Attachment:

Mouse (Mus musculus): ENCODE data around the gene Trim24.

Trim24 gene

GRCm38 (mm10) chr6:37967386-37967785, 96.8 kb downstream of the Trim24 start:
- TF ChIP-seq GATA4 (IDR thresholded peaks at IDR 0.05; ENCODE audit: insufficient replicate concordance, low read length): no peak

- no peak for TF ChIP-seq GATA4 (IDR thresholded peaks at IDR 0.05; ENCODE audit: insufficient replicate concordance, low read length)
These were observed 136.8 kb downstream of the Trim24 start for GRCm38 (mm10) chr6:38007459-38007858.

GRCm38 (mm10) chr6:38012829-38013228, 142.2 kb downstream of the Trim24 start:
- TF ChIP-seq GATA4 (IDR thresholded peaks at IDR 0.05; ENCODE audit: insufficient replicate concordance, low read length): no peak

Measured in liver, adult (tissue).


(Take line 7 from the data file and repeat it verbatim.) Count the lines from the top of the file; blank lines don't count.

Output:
GRCm38 (mm10) chr6:38012829-38013228, 142.2 kb downstream of the Trim24 start: